Big tech rallied on Thursday in earnings reports, largely shaking off the impacts of recent regulatory hearings and the coronavirus pandemic.
Major tech firms added a combined $163bn to their market capitalizations ahead of the release of their earning reports on Thursday, more than the entire value of McDonald’s.
Google reported a return to sales growth in its third quarter, as businesses initially hobbled by the coronavirus pandemic resumed advertising with the internet’s biggest supplier of ads, the company said. Google had stopped charging merchants for some promotional space and issued grants to help other businesses buy ads in recent months. The efforts followed the company’s first sales decline compared with a year-earlier period in the second quarter since going public in 2004.
Google also saw growth fueled by the Covid-19 pandemic, with users flocking to YouTube and Google’s namesake search engine as more experiences shift online. YouTube saw 32% ad revenue growth over last year. Quarantine-related content on the video platform has been on the rise, Google’s chief executive, Sundar Pichai, said in a call with investors after the markets closed. Meditation videos are up 40% in views and DIY face mask videos have been viewed more than 1bn times.
Shares in Alphabet, Google’s parent company, rose 4.4% after ending regular trading. Wall Street had expected the rebound, because the company said in July that advertiser spending was inching back following a March plummet due to lockdowns.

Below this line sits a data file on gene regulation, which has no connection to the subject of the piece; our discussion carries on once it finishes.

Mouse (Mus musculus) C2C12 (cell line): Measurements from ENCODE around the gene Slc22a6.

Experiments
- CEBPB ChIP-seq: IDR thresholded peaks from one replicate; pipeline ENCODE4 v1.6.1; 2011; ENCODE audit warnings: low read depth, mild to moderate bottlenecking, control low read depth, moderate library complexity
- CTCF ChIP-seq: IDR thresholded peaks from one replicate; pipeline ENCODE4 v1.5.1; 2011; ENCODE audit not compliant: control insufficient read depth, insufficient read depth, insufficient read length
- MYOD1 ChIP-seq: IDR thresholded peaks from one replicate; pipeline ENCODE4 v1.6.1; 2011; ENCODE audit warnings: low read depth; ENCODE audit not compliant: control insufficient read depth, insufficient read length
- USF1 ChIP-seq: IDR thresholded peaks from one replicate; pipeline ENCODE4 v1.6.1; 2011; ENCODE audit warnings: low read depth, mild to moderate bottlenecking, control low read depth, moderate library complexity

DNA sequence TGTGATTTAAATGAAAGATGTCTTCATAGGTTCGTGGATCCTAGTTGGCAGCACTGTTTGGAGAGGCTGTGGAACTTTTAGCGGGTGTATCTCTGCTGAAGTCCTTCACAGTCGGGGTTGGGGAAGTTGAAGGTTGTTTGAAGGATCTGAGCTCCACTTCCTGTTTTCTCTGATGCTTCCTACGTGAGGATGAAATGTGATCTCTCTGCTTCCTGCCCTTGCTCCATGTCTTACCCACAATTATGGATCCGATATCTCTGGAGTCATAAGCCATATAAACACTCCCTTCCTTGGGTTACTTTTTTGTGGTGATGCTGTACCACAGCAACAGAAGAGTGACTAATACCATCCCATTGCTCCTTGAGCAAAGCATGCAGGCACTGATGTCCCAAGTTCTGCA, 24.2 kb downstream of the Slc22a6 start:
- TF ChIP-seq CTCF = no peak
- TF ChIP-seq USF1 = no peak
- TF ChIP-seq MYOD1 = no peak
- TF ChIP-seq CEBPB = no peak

But the dominance of Google services has become a liability for the company, too. The US government last week sued the company for allegedly abusing a search monopoly to stifle competition. Pichai appeared before the Senate on Wednesday along with fellow tech executives from Twitter and Facebook to defend Google’s role in content moderation. Other regulators in the United States and elsewhere have similar ongoing investigations.
Apple earnings topped analyst expectations, producing record fourth-quarter revenue to wrap up its fiscal year. However, the company declined to provide a forecast for the next quarter, sending shares falling more than 4% in after-hours trading.
Facebook reported a slight decline in its daily and monthly active users in the US and Canada, which tarnished an otherwise strong result.
The company dispelled any illusions about the financial impact of the summer’s #StopHateForProfit advertiser boycott with 22% year-over-year growth in advertising revenue in its third quarter. Net profit rose 29% year over year to $7.8bn despite rising costs, in part due to a one-time tax benefit that decreased the $800bn company’s effective tax rate to 4% for the quarter.
Facebook attributed the decline in regular North American users since last quarter to the Covid-19 pandemic. Usage had soared during the first few months of shelter-in-place orders, but will continue to level off or decline, the company said.
The company also warned of “a significant amount of uncertainty” ahead. In addition to the pandemic, the threat of regulation and limits on Facebook’s ability to collect and transfer data could create issues for the company’s business, its chief financial officer, David Wehner, said.
Amazon reported blowout third-quarter results as a pandemic sales boost helped the company triple its profits amid a 37% increase in earnings. The company’s revenues of $96.15bn were better than analysts expected and its net income increased to $6.3bn in the third quarter, compared with net income of $2.1bn in third quarter of 2019. Its cloud-services unit, Amazon Web Services, reported net sales of $11.6bn for the quarter, up 29% year over year. The company is also expecting a bumper holiday shopping period.
Julia Carrie Wong, Edward Helmore and Reuters contributed to this report